CSAPR’s Triumphant Return
Posted: May 16th, 2014Author: All4 Staff
On April 29, 2014 the Supreme Court issued a ruling in EPA v. EME Homer City Generation, L.P. that has reinstated U.S. EPA’s Cross-State Air Pollution Rule (CSAPR). This is the latest reversal that essentially overturns the August 2012 U.S. Court of Appeals for the District of Columbia Circuit vacatur ruling, which took CSAPR off the books, finding that U.S. EPA exceeded its authority in how it imposed the program. CSAPR is a multi-state, cap-and-trade program intended to cut emissions that contribute to ozone and fine particle pollution in other states. It is a program that will affect 28 states and is designed to curtail sulfur dioxide (SO2) and nitrogen oxides (NOx) emissions from “upwind” states that impact the ability of “downwind” states to meet the National Ambient Air Quality Standards (NAAQS). CSAPR is targeting emission reductions specifically to comply with three NAAQS: (1) 1997 Ozone, (2) 1997 Annual PM2.5, and (3) 2006 24-hour PM2.5. NOx emissions can react in the atmosphere and are regulated to comply with the ozone NAAQS. Both NOx and SO2 are precursors to the formation of PM2.5 and are regulated to comply with PM2.5 NAAQS. CSAPR was proposed as U.S. EPA’s replacement to the Clean Air Interstate Rule (CAIR).
CAIR experienced its own regulatory legal hurdles which are summarized below in reverse chronological order. On December 23, 2008, the U.S. Court of Appeals for the District of Columbia Circuit reversed its earlier (July 11, 2008) decision to vacate CAIR. The Federal court decided, after considering comments from the appellants to the rule, to allow CAIR to remain in effect while U.S. EPA “fixes” the rule. In the July 11, 2008 decision, the Court had identified where the rule was not consistent with the Clean Air Act (CAA). In its order for a rehearing the Court stated: “Here, we are convinced that, notwithstanding the relative flaws of CAIR, allowing CAIR to remain in effect until it is replaced by a rule consistent with our opinion would at least temporarily preserve the environmental values covered by CAIR.”
At the heart of the April 29, 2014 CSAPR ruling are the “good neighbor” provisions of the Clean Air Act (CAA). In this case, U.S. EPA appealed EME Homer City Generation, L.P. to the Supreme Court. At question in the case was that the approach U.S. EPA used to assess each regulated states’ obligations to curb interstate air pollution and how to address a “good neighbor” provision of the air law that requires states to preserve other states’ attainment of air quality standards. U.S. EPA imposed Federal Implementation Plans (FIPs) on states after it quantified the interstate pollution contributions of each state (addressing the “good neighbor” provisions). This approach was challenged by the argument that U.S. EPA had overstepped its legal authority in imposing FIPs on states to implement the rule after quantifying interstate pollution contributions of each state, rather than allowing states to submit compliance plans to U.S. EPA.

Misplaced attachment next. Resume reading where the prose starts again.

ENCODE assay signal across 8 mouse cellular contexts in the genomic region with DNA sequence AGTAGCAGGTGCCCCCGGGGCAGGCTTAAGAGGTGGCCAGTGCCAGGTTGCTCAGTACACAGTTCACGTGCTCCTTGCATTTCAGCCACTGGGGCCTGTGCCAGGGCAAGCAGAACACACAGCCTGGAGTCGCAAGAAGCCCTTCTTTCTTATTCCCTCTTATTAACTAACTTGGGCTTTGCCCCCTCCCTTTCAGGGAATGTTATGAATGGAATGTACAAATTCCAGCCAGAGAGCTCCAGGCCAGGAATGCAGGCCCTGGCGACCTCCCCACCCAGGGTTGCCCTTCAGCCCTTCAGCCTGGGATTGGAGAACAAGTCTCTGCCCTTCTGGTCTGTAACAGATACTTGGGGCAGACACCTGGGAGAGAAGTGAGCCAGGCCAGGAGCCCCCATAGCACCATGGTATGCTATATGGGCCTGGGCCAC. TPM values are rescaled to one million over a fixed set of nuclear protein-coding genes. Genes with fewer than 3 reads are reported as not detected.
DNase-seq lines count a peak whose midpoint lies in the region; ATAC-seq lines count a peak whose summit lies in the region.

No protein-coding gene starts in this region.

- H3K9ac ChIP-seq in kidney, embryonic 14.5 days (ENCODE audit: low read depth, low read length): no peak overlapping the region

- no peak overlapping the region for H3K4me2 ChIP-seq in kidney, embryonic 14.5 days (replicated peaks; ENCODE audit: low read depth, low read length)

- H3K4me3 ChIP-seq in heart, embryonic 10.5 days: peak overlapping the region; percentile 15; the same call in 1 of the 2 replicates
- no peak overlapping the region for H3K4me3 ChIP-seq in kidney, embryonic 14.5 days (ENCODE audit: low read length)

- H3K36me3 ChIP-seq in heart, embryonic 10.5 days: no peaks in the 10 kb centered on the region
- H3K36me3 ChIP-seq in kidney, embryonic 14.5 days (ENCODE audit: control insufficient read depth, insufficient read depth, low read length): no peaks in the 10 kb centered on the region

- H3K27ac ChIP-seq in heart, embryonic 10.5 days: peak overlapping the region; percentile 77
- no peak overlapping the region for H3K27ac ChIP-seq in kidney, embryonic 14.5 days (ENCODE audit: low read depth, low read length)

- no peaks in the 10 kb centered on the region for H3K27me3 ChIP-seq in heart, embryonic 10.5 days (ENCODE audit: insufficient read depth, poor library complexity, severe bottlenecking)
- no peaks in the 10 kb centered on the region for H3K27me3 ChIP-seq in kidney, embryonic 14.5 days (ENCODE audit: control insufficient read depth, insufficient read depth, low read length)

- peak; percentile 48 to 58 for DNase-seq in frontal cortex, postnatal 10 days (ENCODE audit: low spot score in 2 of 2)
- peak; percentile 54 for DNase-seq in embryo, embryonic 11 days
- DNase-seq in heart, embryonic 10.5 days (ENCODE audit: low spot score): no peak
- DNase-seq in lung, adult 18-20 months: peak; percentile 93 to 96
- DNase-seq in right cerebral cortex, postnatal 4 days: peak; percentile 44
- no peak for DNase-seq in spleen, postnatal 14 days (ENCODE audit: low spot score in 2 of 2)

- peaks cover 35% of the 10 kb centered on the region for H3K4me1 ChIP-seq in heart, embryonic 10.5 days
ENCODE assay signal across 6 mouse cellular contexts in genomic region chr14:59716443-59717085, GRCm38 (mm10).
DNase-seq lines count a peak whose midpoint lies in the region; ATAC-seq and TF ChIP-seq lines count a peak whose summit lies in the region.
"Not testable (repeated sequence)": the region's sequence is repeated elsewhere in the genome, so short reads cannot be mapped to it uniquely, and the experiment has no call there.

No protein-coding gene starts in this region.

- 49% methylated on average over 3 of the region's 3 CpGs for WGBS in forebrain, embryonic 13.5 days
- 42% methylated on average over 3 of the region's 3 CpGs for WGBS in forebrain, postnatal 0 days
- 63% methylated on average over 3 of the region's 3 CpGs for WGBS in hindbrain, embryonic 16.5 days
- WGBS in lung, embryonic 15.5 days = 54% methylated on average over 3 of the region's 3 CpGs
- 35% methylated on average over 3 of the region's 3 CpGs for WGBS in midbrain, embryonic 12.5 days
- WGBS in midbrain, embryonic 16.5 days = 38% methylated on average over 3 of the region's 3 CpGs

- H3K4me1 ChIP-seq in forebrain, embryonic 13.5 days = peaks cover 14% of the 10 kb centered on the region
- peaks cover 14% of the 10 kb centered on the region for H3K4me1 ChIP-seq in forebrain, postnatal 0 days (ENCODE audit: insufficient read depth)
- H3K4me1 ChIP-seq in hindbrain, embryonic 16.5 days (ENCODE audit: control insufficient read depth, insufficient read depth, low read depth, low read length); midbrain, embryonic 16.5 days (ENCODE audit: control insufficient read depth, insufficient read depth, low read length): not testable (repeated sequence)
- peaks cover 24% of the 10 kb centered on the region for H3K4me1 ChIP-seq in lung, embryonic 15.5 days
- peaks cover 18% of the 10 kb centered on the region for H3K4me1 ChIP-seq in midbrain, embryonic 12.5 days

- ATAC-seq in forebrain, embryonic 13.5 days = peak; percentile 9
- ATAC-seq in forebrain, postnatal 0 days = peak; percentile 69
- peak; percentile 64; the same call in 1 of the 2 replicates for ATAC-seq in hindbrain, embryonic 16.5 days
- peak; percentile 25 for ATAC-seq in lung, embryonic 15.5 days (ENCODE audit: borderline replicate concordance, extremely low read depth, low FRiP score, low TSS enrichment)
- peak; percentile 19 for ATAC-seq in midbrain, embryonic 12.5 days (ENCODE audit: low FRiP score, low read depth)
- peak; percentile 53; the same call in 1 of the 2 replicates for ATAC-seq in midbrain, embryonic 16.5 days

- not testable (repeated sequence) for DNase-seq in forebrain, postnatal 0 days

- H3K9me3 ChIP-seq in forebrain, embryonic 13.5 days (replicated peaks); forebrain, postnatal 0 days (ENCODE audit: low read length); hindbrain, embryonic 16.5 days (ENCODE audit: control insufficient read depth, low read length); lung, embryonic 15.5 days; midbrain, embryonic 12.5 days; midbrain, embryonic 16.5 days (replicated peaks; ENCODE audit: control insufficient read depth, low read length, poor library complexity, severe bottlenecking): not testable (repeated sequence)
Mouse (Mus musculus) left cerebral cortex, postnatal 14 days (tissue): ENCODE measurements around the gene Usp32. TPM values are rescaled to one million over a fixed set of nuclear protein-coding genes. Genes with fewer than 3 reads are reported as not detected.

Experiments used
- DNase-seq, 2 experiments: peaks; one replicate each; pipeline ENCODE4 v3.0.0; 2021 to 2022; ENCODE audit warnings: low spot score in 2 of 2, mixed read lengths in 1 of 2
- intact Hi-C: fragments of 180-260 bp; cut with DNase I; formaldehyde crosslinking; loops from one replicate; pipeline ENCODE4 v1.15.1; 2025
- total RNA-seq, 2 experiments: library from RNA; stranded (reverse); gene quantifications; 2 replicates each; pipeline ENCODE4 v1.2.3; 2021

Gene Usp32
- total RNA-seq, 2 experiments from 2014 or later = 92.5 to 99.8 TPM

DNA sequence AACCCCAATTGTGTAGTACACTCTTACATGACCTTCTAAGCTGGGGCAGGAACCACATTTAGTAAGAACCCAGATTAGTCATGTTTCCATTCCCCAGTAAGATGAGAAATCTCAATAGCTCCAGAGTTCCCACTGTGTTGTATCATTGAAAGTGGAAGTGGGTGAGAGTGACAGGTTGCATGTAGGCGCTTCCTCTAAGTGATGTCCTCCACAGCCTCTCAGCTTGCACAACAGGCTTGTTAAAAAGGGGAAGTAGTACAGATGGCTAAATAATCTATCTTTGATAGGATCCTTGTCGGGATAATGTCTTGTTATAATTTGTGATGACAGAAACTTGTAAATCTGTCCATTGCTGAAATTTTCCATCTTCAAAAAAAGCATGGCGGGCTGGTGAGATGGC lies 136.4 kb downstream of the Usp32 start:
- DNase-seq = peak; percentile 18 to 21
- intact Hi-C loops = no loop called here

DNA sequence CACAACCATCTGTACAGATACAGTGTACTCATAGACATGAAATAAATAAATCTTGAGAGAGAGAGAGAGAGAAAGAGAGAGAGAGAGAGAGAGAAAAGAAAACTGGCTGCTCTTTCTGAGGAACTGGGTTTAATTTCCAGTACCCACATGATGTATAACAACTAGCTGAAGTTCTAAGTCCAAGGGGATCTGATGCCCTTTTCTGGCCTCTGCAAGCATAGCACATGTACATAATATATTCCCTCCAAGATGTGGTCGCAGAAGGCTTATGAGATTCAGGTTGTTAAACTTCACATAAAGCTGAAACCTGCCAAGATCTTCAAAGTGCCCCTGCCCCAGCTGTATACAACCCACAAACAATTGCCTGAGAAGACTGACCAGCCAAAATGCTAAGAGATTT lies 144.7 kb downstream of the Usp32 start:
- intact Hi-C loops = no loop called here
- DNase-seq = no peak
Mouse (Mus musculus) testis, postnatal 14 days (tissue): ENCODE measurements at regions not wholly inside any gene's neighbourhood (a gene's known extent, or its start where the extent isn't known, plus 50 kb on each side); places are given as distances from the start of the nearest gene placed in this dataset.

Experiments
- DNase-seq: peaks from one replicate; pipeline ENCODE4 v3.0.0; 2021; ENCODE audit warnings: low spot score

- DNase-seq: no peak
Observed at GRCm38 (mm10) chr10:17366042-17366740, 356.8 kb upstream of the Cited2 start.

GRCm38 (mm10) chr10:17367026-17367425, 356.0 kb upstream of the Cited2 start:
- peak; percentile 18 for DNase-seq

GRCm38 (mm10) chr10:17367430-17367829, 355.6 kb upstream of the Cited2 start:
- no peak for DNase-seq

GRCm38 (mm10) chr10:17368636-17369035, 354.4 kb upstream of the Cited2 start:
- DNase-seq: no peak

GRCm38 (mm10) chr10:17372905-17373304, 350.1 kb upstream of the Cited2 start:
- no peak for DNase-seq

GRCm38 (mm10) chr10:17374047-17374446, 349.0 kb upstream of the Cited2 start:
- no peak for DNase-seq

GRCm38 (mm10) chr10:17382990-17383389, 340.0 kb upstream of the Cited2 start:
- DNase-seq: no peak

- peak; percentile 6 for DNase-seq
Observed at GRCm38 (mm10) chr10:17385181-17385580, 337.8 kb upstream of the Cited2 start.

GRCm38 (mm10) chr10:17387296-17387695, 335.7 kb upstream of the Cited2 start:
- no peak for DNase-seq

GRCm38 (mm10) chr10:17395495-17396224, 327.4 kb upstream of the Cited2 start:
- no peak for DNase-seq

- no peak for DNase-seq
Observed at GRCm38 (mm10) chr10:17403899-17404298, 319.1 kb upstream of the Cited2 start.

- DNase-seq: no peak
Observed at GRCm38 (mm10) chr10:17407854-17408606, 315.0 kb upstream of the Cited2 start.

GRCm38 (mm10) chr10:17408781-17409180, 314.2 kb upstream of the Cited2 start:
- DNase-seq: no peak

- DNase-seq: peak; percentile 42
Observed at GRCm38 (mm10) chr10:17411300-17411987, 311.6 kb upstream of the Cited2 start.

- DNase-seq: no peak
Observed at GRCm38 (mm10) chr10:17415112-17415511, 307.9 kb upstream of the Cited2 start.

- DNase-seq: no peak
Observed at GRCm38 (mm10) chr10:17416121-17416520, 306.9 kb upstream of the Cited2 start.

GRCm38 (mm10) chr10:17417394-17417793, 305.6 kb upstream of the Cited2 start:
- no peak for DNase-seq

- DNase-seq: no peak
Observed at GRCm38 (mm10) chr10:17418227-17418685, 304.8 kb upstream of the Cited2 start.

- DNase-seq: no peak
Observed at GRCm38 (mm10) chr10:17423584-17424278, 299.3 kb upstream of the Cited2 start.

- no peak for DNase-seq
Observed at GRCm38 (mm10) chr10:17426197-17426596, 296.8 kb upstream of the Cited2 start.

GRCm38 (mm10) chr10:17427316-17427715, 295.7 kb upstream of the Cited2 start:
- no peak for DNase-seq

As the history writes itself, cross-state air pollution is a complex problem that presents both legal and regulatory challenges. This ruling simply supports the presumption that U.S. EPA had the authority to implement the CSAPR. Although this ruling is a giant step towards implementing a cross-state air pollution rule, there are significant technical challenges ahead. For example, due to time that has elapsed (between court rulings), the underlying basis for creating and allocating the NOx and SO2 budgets to each of the states will likely need to be revisited. CSAPR also contains implementation dates and budget allocations for dates which have long passed. At the same time, there is pressure on lowering the existing NAAQS that CSAPR was originally based upon, potentially creating implementation considerations for states. For example, the 1997 ozone standard of 80 parts per billion (ppb) versus the 2008 standard of 75 ppb. From a state’s perspective, implementing a rule designed to cut emissions of ozone precursors considering older NAAQS may not be enough and have states looking for other reductions. Both the 1997 and 2006 PM2.5 NAAQS have already been considered by U.S. EPA. At this point, there is not a specific inadequacy with respect to the PM2.5 NAAQS analysis; however, if the rule is further challenged, additional consideration could be necessary. While the exact future of CSAPR is uncertain, let’s hope that the next pair of flip flops that we see is on a sandy beach and not another court ruling.